The Judeo-Christian tradition has a long and deep history of offering a safe place for people who are threatened in some way. Sanctuary is a safe place, a protected environment. In the ancient tradition the altar had four corners, each with a great horn carved out of acacia wood and covered in bronze. If someone needed safety for any reason – from an official or an authority, even from an enemy, all they had to do was make their way to the altar and hold onto one of the horns. No one could touch them. It was sacred space, and their safety was not violated.

We have a long history with sanctuary, with a sense of sacredness about space. We have come to honor it beyond the space of our religious buildings and institutions. When someone is in need of medical care, even if that person has done something heinous, we give them the protection of healing in the safe place of a hospital room. The word hospital comes from our biblical understanding of hospitality, which includes offering protection to the stranger or the enemy. We exercise hospitality by extending sanctuary even to our dwelling place, our home. Someone seeking safety in ancient times only needed to touch your tent and ask for help, and you were obligated to protect them.

There’s a new kind of zeal against immigrants that has extended even to children who are receiving humanitarian medical assistance so that they may live. Edicts have been declared to say, “no more.” These children have been told they must go back to their countries of origin where this medical care is not possible.

It’s time that we stand against this. It’s time that we stand in the name of religion, in the name of all that is sacred, in the name of what it means to be people of faith and offer sanctuary once again to people who are endangered by these decisions. We must not let these sacred values be violated in the name of xenophobia.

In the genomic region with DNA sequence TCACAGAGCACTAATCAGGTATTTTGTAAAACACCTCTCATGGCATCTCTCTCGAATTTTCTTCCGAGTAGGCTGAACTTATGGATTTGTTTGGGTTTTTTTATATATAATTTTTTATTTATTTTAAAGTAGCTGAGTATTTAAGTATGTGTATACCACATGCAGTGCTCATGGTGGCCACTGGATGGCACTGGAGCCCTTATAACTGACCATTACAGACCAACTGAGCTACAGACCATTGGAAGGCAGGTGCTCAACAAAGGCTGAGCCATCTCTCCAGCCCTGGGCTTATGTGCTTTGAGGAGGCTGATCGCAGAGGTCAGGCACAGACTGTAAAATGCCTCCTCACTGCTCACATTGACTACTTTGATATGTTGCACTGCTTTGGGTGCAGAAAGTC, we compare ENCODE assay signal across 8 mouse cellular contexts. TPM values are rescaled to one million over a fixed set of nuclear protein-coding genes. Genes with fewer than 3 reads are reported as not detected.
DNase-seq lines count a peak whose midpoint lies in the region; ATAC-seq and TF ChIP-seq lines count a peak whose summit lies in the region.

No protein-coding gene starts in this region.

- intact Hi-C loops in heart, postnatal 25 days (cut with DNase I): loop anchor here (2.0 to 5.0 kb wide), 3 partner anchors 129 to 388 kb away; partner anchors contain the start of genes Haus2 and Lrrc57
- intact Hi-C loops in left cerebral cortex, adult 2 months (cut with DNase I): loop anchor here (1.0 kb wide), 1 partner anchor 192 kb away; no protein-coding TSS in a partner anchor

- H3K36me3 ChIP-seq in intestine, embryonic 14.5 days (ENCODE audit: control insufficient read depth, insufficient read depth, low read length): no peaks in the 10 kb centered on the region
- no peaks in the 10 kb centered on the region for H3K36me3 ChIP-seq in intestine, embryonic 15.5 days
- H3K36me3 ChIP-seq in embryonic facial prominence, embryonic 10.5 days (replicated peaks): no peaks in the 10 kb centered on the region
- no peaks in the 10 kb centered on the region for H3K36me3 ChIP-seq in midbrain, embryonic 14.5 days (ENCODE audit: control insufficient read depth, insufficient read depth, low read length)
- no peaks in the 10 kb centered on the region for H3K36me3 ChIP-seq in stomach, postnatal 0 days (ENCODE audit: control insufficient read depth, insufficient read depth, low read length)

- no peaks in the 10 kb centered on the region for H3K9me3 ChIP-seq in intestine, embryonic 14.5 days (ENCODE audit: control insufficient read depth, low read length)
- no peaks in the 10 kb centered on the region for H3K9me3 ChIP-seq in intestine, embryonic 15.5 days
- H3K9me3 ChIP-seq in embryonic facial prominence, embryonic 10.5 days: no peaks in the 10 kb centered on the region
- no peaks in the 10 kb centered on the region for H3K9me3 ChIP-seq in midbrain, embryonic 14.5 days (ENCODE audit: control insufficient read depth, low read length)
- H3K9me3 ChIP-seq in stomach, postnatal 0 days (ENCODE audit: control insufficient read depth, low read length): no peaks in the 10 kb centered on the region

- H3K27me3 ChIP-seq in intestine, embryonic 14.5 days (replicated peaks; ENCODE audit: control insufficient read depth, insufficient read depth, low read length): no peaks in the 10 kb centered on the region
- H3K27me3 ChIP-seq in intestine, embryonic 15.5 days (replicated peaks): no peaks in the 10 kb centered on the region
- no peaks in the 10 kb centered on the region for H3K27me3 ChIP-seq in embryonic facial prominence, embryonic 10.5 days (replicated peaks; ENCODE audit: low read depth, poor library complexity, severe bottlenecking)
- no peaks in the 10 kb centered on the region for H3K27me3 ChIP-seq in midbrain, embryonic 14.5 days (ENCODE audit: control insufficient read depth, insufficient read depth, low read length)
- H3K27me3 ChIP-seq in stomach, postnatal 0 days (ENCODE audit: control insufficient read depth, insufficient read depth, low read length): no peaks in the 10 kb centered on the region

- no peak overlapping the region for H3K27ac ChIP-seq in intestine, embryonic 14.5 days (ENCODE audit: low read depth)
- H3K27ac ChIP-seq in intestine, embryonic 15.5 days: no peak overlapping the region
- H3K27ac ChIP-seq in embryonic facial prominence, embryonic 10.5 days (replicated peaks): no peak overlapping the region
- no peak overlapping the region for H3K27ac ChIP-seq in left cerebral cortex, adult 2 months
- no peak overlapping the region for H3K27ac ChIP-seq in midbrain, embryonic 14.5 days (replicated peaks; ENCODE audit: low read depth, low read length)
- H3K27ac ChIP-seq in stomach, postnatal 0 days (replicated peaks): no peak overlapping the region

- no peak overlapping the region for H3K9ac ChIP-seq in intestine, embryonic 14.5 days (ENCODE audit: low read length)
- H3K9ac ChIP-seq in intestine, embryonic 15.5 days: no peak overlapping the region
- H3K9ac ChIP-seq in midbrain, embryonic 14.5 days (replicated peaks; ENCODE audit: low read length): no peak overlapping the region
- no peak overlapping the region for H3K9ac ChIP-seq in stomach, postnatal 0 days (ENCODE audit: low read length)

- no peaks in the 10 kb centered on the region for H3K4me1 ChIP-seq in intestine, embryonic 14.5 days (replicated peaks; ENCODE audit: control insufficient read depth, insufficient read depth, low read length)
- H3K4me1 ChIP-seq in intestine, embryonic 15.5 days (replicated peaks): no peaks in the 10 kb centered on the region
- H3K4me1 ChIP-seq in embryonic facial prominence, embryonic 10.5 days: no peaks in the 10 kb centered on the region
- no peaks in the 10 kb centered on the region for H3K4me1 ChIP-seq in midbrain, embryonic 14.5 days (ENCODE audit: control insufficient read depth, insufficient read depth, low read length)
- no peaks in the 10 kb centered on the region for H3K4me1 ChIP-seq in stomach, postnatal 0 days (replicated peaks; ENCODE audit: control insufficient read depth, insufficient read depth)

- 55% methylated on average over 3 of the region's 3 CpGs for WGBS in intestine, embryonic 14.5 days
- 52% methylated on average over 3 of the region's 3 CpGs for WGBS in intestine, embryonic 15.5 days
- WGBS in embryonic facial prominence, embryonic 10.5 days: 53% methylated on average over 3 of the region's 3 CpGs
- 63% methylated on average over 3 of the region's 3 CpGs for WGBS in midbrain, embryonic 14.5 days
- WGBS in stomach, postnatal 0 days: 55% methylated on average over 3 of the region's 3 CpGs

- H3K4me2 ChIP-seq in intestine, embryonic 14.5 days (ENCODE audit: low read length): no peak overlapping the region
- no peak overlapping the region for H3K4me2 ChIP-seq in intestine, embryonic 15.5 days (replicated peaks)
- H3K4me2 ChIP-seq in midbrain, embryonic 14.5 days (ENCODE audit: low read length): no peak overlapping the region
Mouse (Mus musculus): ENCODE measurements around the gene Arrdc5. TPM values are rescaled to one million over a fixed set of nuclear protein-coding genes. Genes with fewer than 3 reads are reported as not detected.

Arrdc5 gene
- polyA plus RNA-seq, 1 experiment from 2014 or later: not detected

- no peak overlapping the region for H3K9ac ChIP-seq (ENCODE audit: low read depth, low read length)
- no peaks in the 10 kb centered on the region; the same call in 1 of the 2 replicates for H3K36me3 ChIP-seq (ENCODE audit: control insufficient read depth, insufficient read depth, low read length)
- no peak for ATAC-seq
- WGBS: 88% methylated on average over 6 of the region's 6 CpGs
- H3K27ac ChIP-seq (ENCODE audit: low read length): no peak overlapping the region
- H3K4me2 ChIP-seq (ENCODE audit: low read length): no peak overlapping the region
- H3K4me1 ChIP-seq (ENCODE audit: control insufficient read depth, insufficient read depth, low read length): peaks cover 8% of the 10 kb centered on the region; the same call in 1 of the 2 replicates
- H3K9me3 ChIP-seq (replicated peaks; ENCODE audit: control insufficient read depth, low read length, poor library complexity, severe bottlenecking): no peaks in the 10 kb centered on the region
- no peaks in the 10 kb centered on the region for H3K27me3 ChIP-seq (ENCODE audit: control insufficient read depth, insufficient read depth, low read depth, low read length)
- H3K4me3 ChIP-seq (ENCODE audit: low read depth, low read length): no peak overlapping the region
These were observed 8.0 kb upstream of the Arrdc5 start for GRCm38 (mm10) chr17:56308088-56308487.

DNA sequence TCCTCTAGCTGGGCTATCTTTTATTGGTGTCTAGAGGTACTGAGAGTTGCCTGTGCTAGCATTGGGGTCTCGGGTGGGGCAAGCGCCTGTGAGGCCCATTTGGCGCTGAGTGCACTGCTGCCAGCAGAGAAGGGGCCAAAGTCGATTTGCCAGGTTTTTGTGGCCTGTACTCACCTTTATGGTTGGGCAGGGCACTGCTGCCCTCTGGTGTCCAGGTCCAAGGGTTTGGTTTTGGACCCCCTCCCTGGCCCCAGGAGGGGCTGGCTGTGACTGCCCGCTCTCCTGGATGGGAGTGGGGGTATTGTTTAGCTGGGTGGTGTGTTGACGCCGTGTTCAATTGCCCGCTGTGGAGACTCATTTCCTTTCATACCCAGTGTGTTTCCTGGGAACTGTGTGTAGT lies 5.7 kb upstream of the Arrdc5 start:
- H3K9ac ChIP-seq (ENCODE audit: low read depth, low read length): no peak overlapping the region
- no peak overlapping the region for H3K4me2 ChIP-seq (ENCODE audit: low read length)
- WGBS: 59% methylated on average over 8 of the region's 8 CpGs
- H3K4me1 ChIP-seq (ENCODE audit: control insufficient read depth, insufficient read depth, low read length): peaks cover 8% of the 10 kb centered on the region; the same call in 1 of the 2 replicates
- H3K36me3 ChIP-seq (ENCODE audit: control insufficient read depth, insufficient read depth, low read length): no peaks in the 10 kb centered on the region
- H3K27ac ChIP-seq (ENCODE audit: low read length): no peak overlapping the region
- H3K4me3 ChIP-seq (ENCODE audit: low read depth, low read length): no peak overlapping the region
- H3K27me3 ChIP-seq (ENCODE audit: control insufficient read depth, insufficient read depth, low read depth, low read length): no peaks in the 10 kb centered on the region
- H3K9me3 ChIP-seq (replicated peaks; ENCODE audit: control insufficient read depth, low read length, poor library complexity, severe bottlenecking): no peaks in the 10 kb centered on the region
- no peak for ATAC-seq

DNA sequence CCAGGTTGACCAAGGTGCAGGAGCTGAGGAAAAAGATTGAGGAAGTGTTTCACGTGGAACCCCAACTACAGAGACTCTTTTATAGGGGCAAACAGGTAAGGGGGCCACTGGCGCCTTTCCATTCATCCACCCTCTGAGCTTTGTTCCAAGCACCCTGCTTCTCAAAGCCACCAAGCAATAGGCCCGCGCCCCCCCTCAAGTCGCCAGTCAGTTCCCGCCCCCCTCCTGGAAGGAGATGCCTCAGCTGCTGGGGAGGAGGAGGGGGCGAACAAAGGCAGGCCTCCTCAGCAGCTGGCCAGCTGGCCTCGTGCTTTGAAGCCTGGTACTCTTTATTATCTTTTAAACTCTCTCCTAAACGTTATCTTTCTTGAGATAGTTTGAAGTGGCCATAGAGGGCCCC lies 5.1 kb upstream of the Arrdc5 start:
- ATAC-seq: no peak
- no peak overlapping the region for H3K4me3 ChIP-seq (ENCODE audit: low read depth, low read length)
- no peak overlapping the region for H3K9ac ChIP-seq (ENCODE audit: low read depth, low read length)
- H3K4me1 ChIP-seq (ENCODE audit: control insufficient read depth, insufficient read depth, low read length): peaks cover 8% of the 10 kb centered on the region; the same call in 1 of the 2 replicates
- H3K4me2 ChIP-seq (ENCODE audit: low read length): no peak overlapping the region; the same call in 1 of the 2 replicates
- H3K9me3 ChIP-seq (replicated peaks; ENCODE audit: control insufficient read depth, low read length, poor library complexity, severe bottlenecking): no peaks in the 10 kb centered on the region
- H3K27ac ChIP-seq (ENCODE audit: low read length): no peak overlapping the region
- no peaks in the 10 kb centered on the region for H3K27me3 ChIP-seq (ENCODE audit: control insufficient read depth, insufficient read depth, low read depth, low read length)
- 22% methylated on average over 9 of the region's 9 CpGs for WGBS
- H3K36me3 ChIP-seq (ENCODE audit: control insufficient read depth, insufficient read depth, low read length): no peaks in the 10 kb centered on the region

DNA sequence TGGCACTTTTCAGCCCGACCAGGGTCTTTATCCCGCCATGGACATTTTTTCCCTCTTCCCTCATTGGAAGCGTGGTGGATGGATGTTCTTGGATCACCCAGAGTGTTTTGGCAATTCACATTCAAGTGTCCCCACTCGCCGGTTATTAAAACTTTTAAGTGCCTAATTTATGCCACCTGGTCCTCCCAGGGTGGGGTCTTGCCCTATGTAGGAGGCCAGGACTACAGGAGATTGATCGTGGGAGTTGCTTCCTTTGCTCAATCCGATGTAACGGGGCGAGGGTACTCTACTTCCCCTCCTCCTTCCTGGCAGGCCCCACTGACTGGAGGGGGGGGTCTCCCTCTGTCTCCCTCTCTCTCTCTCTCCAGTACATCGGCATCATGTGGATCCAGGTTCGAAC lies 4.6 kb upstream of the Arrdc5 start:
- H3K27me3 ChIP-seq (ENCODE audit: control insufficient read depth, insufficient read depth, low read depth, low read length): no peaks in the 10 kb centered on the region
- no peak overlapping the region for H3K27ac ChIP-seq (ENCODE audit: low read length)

We have a challenge to open our sanctuary doors to people who are sick or in need of medical treatment. We have a challenge to extend our sacred space once again to the doors of the hospital and the clinics where people’s lives are at stake. We must say no to those who are given the task to remove people from life-giving treatment in the name of policy that has its roots in fear and hatred. The time is now to stand up to the task.

Lander Bethel is the minister of Grand Avenue Presbyterian Church in Sherman and First Presbyterian Church in Denison. He earned a doctoral degree in ministry from McCormick Theological Seminary. He and his wife, Genna, live in Sherman. They have three sons. The views and opinions expressed here are the author’s own and do not necessarily reflect those of the Herald Democrat.